Next Article in Journal
Mussel-Inspired Surface Functionalization of AEM for Simultaneously Improved Monovalent Anion Selectivity and Antibacterial Property
Previous Article in Journal
Steady State and Dynamic Response of Voltage-Operated Membrane Gates
Previous Article in Special Issue
Acidic Gases Separation from Gas Mixtures on the Supported Ionic Liquid Membranes Providing the Facilitated and Solution-Diffusion Transport Mechanisms
Article Menu
Issue 3 (March) cover image

Export Article

Membranes 2019, 9(3), 35; https://doi.org/10.3390/membranes9030035

Article
Separation of Carbon Dioxide from Real Power Plant Flue Gases by Gas Permeation Using a Supported Ionic Liquid Membrane: An Investigation of Membrane Stability
1
Helmholtz-Zentrum Geesthacht, Institute of Polymer Research, Max-Planck-Straße 1, 21502 Geesthacht, Germany
2
Forschungszentrum Jülich GmbH, Institute of Energy and Climate Research, IEK-1: Materials Synthesis and Processing, D-52425 Jülich, Germany
*
Correspondence: [email protected]; Tel.: +49-4152-87-2495
Current address: PreussenElektra GmbH, Kernkraftwerk Brokdorf, 25576 Brokdorf; Germany.
Current address: tesa SE, Hugo-Kirchberg-Strasse 1, 22848 Norderstedt, Germany.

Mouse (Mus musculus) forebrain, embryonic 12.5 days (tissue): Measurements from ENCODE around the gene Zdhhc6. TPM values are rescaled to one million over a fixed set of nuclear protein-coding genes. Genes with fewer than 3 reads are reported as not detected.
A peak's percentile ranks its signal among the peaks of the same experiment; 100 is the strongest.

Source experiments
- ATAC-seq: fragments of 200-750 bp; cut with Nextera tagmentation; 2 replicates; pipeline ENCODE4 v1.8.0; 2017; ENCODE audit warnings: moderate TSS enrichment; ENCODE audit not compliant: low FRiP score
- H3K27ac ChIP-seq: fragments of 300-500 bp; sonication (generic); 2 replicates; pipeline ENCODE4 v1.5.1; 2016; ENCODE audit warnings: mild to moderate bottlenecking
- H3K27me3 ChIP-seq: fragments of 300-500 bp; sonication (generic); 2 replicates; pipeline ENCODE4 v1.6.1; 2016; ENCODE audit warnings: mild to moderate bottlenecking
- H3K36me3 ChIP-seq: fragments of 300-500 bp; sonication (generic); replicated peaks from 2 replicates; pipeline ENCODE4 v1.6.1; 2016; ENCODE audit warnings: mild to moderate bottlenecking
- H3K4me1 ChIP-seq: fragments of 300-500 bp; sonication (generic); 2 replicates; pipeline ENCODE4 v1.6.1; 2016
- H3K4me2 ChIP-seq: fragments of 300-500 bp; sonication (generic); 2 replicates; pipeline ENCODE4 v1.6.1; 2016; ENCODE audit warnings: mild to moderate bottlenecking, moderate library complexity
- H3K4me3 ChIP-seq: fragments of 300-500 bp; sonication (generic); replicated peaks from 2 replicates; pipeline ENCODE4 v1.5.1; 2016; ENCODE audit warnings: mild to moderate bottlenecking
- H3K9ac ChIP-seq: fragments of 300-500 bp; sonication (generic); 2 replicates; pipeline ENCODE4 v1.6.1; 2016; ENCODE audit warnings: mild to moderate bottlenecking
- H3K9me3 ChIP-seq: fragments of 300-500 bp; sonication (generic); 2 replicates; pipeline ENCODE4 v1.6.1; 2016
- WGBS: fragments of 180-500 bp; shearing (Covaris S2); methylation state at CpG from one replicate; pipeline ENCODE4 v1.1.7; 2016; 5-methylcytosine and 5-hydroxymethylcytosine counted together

Received: 3 January 2019 / Accepted: 15 February 2019 / Published: 4 March 2019

Abstract

:
The separation of carbon dioxide from coal-fired power plant flue gases using a CO2/N2-selective supported ionic liquid membrane (SILM) was investigated and the performance and stability of the membrane during operation are reported. The membrane is composed of a polyacrylonitrile (PAN) ultrafiltration membrane as a support and a selective layer of an ionic liquid (IL), 1-ethyl-3-methylimidazolium bis(trifluoromethylsulfonyl)imide (EMIM Tf2N). The feasibility of large-scale SILM production was demonstrated by the formation of a square-meter-scale membrane and preparation of a membrane module. A flat-sheet envelope-type SILM module containing 0.67 m2 of the membrane was assembled. Prior to real flue gas operation, the separation behaviour of the membrane was investigated with single gases. The stability of the SILM during the test stand and pilot plant operation using real power plant flue gases is reported. The volume fraction of carbon dioxide in the flue gas was raised from approx. 14 vol. % (feed) to 40 vol. % (permeate). However, issues concerning the membrane stability were found when SO3 aerosols in large quantities were present in the flue gas.
Keywords:
supported ionic liquid membrane; gas permeation; coal-fired power plant flue gas; CO2 separation; SO3 aerosols

1. Introduction